The problem I have with bridge is the signalling conventions. And wait, I probably shouldn't get into this again.
For someone who is obviously very bright and very into analysis, I remain astonished that you are not interested in Bridge, and that you are skeptical about the systems built up around it.
In my (admittedly limited) experience, the constructs of Bridge feel alien, but not because they are arbitrary and artificial, but rather that they are so advanced and developed that a beginner is incapable of appreciating why they are the way they are.
It is somewhat analogous to physics. It is possible to view physics problems as a matter of memorizing thousands of equations and applying them in the right way. As anyone who has ever taken physics knows, this is an approach destined to fail. The correct way is to have a conceptual underpinning of how physics works, and so therefore be able to reason out the approach you should take.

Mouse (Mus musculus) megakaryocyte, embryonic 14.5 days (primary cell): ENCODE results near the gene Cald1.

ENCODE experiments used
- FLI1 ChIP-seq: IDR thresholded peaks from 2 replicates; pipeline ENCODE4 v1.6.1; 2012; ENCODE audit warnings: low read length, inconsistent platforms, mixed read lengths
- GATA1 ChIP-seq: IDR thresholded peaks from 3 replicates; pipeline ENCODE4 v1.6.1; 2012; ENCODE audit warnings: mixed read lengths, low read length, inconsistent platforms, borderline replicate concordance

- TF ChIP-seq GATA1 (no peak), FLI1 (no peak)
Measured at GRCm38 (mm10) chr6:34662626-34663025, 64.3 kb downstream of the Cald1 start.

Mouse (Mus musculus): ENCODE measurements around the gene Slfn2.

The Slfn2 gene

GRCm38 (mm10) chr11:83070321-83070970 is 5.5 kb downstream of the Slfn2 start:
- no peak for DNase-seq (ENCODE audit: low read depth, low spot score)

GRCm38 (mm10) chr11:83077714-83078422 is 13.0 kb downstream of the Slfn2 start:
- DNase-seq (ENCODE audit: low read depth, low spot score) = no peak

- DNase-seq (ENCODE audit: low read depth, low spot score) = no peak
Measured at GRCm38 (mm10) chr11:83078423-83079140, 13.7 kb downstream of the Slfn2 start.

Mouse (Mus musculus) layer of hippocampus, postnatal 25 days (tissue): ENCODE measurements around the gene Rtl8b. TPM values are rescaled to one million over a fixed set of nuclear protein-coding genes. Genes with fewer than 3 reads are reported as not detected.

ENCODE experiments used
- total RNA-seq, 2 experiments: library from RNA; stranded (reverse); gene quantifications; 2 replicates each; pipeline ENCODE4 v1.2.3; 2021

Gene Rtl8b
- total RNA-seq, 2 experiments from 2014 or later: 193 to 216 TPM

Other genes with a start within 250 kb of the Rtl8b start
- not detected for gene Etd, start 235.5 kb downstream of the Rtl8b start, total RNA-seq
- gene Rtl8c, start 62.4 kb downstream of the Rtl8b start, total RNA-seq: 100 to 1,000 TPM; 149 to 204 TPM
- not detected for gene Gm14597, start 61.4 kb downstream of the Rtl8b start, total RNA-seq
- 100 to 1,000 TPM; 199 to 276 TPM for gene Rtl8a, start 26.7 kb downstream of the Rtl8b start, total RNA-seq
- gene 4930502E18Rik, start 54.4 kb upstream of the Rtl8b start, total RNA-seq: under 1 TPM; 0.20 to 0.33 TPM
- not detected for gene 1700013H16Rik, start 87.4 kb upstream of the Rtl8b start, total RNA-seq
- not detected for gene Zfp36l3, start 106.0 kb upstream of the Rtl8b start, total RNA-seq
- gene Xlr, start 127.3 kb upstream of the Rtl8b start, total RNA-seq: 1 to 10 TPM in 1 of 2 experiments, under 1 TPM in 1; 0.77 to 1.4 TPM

But the other extreme (you don't need to memorize any formulas or equations, because you should be able to derive everything on your own) is equally foolhardy, because no one has the brainpower to be able to derive everything immediately, and so shortcuts like memorizing certain equations are very handy.
To complete the analogy: most of Bridge's conventions are logically deducible in some way. Although the only way to master them is through understanding why they arise, in practice, it is easier to begin by memorizing certain axioms and then later deriving their purpose. (Chess is quite similar: you could
derive for yourself why opening theory is the way that it is, but for a beginner it is easier just to memorize e4 c5 Nf3 d6 d4 exd4 Nxd4.)